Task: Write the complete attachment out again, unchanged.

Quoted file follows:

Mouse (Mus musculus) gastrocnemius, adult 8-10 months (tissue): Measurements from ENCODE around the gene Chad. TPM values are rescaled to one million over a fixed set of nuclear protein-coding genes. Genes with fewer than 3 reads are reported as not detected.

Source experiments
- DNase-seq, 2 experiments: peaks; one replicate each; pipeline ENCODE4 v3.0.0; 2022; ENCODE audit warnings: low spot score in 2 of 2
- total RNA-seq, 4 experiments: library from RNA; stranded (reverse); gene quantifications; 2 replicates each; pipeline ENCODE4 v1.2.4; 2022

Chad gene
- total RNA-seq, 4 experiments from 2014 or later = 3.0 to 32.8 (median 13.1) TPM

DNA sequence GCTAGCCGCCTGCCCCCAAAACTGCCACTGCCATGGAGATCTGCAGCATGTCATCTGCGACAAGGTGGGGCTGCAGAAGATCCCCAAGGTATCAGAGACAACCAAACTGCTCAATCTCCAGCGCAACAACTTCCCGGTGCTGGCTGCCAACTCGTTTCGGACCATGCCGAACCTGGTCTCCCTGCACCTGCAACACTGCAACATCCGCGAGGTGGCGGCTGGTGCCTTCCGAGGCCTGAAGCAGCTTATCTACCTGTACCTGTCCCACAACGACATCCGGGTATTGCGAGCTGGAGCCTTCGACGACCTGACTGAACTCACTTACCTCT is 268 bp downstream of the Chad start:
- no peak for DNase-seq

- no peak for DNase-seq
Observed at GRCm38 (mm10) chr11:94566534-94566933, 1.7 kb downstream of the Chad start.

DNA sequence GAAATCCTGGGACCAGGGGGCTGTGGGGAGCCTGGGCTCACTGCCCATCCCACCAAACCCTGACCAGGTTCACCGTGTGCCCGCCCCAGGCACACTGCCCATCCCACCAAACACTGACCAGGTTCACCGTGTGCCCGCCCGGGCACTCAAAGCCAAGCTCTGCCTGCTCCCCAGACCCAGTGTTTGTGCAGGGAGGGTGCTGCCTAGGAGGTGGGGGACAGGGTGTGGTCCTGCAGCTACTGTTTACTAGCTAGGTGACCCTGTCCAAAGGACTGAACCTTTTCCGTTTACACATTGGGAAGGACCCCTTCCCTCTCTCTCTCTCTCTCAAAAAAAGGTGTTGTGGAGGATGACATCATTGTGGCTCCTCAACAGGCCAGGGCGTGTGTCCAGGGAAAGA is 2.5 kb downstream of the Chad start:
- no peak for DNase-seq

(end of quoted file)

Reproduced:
Mouse (Mus musculus) gastrocnemius, adult 8-10 months (tissue): Measurements from ENCODE around the gene Chad. TPM values are rescaled to one million over a fixed set of nuclear protein-coding genes. Genes with fewer than 3 reads are reported as not detected.

Source experiments
- DNase-seq, 2 experiments: peaks; one replicate each; pipeline ENCODE4 v3.0.0; 2022; ENCODE audit warnings: low spot score in 2 of 2
- total RNA-seq, 4 experiments: library from RNA; stranded (reverse); gene quantifications; 2 replicates each; pipeline ENCODE4 v1.2.4; 2022

Chad gene
- total RNA-seq, 4 experiments from 2014 or later = 3.0 to 32.8 (median 13.1) TPM

DNA sequence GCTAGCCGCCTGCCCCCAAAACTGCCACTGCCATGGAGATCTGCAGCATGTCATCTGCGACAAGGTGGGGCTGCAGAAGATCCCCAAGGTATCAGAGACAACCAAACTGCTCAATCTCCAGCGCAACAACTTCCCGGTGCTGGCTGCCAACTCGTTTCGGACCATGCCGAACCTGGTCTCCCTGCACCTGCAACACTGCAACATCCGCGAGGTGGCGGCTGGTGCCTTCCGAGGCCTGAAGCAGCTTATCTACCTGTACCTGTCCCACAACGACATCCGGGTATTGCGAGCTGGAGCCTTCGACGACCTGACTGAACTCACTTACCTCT is 268 bp downstream of the Chad start:
- no peak for DNase-seq

- no peak for DNase-seq
Observed at GRCm38 (mm10) chr11:94566534-94566933, 1.7 kb downstream of the Chad start.

DNA sequence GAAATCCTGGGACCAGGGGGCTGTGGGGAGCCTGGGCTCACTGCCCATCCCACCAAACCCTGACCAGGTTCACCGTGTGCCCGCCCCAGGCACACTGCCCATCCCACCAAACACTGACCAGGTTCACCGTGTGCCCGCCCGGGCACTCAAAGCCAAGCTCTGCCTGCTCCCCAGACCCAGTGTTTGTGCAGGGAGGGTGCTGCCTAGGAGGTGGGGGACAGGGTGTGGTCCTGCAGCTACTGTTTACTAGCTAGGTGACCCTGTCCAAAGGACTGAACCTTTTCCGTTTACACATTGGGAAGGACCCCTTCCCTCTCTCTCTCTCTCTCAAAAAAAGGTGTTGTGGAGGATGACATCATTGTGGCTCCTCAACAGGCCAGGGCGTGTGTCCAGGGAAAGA is 2.5 kb downstream of the Chad start:
- no peak for DNase-seq